‘What implication does the emoji have for the future of linguistics?’

Musing on the modern art of emoji, we have Walkley-nominated comic artist Sam Wallman, responding to a question from @toastfor_dinner.

A young person, with a mullet haircut and wearing a black t-shirt with a big X on the front, sits at a table with a scrabble board, asking ‘Hm. I’m curious, do you allow the use of African-American slang when you play Scrabble? Just wondering.’
They stand at a window looking out and talking. 'There are a thousand different languages within the one we call English. Each of them living and fluid, and all of them legitimate.'  They’re now looking at their phone. 'Thanks to emoji, everyone is communicating through the language of comics, all the time. Each line of a message is a combination of words and pictures. Even the word "Emoji" is Japanese for picture character.'  The young person looks at their watch, and above them their thoughts are displayed like script in a big cloud. 'Art Spiegelman pointed out that this is, after all, how we *think*. When we process someone cognitively, our mind doesn’t think purely in words. Nor does it just envisage images. Our thoughts look like comics – words and pictures. Our thoughts look like text & emoji.'
Three emojis are at the top of the page – the OK hand gesture, nails being painted, and a monkey covering its eyes. From each of these emojis, a column of stylised text descends, reading from left to right: 'These symbols are part of an ancient lineage'. Above descriptions of Hieroglyphics and cave paintings, the text says, ‘Hieroglyphics, marks on the cave wall, essentialised complex meaning manifest in immediately accessible iconography.’ The main character is now looking rapidly between a painting hung in a frame on the wall and a book called ‘le book’. They’re saying ‘Scientists recently discovered that our ancestors have been communicating through visual art and symbols for like 500,000 years. In comparison, the written word has only been part of our repertoire for about 5,000 years.'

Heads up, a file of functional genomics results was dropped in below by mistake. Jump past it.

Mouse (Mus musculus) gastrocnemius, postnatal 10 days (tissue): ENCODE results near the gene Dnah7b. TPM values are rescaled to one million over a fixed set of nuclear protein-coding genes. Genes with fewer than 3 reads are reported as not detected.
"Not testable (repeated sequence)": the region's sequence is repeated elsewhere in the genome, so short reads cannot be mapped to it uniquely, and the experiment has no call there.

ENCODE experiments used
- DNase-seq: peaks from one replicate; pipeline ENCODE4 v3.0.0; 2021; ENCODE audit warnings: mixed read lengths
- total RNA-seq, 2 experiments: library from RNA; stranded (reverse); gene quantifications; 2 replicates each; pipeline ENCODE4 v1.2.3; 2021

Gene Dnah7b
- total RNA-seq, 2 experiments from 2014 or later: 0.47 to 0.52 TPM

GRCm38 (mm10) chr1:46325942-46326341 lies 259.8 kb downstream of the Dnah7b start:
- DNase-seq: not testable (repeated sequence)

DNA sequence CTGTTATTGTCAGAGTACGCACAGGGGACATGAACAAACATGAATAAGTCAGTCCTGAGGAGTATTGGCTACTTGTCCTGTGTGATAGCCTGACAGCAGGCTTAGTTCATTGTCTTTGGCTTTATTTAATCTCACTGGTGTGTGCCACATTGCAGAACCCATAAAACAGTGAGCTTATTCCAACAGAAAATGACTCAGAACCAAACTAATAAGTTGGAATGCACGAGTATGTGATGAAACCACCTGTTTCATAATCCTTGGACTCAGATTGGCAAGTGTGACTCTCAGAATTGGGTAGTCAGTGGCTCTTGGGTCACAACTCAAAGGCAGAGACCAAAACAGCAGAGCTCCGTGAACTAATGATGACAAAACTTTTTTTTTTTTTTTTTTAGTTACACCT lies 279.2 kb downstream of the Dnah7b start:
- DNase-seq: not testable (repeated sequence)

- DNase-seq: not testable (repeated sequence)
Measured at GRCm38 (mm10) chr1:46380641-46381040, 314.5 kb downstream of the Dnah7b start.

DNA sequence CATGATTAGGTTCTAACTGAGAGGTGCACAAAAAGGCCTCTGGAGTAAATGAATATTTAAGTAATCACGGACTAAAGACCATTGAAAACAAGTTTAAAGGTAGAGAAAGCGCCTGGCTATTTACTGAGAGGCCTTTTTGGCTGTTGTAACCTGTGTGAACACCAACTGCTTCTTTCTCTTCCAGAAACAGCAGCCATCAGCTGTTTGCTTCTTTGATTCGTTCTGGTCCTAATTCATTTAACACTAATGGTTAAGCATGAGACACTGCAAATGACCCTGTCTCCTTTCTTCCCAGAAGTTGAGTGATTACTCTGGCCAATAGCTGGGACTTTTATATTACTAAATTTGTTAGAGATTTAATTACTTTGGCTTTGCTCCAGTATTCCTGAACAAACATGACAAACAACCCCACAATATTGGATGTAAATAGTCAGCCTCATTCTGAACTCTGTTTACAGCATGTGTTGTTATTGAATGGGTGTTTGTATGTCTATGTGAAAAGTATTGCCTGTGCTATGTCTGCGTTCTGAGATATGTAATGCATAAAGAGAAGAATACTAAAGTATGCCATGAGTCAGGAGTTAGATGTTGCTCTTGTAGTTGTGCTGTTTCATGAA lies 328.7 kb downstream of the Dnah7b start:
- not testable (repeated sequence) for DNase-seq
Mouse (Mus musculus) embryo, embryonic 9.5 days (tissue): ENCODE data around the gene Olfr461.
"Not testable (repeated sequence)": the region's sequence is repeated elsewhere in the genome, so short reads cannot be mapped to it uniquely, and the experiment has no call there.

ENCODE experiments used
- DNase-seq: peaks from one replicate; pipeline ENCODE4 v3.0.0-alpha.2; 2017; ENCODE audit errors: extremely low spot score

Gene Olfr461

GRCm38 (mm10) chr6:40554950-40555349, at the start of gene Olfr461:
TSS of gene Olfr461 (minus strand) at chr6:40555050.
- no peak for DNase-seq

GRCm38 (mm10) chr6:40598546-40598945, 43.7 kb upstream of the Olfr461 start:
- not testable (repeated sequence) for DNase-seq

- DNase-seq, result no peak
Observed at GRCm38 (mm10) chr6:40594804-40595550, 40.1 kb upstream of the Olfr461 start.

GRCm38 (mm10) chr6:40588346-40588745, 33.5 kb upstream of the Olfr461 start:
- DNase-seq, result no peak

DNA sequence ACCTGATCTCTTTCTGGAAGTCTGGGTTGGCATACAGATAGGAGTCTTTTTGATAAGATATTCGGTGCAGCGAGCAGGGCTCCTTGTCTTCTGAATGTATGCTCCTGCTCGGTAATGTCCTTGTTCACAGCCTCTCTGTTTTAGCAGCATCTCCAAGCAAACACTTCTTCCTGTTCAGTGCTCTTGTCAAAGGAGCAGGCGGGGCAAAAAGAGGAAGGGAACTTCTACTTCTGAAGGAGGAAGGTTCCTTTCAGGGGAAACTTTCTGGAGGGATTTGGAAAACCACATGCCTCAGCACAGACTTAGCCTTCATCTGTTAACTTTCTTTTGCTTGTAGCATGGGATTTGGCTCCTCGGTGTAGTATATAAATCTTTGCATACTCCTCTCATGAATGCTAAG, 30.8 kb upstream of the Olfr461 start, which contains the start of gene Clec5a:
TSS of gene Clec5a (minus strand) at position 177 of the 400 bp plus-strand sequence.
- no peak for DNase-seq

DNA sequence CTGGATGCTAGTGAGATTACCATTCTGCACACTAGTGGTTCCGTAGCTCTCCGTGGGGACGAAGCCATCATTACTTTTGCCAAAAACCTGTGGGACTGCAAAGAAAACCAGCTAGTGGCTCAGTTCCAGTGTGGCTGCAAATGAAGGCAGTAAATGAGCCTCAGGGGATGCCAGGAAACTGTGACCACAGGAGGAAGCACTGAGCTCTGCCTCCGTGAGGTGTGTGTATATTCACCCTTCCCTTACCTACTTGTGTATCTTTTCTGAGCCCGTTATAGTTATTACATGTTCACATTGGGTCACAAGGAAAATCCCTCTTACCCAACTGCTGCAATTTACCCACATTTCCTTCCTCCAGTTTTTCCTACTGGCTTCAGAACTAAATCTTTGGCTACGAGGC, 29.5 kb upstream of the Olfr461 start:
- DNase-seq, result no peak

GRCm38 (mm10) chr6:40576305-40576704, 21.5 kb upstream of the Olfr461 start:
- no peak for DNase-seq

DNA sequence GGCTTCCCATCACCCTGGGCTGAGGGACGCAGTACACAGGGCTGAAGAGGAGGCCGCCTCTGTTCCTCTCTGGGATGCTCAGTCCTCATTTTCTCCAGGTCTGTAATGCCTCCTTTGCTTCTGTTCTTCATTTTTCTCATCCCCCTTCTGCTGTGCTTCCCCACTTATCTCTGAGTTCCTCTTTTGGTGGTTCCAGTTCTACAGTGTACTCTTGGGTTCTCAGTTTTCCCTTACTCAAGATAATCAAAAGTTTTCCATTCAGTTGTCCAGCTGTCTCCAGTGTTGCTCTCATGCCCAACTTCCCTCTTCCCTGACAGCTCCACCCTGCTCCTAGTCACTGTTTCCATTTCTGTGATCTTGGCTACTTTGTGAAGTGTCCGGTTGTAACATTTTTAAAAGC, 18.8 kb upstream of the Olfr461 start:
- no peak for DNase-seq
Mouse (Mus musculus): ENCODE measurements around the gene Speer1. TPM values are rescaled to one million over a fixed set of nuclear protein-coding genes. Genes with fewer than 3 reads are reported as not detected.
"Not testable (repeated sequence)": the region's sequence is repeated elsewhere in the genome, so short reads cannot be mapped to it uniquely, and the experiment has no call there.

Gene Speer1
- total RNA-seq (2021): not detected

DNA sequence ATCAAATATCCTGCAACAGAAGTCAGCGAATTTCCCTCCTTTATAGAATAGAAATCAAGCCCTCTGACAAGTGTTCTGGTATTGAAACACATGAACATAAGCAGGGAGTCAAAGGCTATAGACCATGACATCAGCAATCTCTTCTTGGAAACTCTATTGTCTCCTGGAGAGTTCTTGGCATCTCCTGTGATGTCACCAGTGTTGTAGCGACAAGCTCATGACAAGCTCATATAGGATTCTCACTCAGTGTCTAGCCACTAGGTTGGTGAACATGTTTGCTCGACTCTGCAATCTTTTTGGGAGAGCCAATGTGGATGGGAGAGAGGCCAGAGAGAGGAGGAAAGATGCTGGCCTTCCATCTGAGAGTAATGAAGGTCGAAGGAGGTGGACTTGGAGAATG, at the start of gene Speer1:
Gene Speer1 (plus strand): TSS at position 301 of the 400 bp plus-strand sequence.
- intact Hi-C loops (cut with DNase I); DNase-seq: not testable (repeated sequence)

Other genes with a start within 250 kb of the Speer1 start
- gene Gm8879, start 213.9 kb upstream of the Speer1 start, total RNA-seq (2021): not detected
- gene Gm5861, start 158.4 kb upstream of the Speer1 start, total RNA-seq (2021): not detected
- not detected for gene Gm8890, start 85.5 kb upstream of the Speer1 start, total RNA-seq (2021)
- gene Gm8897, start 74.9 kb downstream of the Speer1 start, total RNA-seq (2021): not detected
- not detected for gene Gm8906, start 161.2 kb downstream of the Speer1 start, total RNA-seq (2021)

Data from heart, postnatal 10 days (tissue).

The main character is sitting in a chair, tapping at their phone. They look at the reader and say ‘Even Vladimir Nabokov, one of the finest and most renowned executors of the English language, pined for, and perhaps predicted the future of language when, back in 1969 he remarked:’ (we now see the face of Vladimir Nabokov) ‘I often think there should exist a special typographical sign for a smile – some sort of concave mark – a supine bracket, which I would now like to trace in response to your question.’ Underneath, a large (: is depicted – a typeface smile, using an open bracket and a colon.
The main character is still sitting in a chair, and says ‘sorry, just a sec’. They’re now looking at themself in a mirror, applying lipstick. ‘If all of that isn’t enough, a recent study indicated that people who use emoji have more sex than those who don’t.’ They walk out of their house and close the door behind them. We now see them walking around a large depiction of the crying laughing emoji, while saying, ‘This incidentally, is the most used emoji in the world. Linguists can study whatever they like. Meanwhile – do you see how much fun everyone is having talking to one another?’
Portrait of Sam Wallman

Sam Wallman is a comics-journalist, cartoonist and organiser based in Melbourne, Australia. His drawings have been published in places like the GuardianNew York Times, ABC and SBS.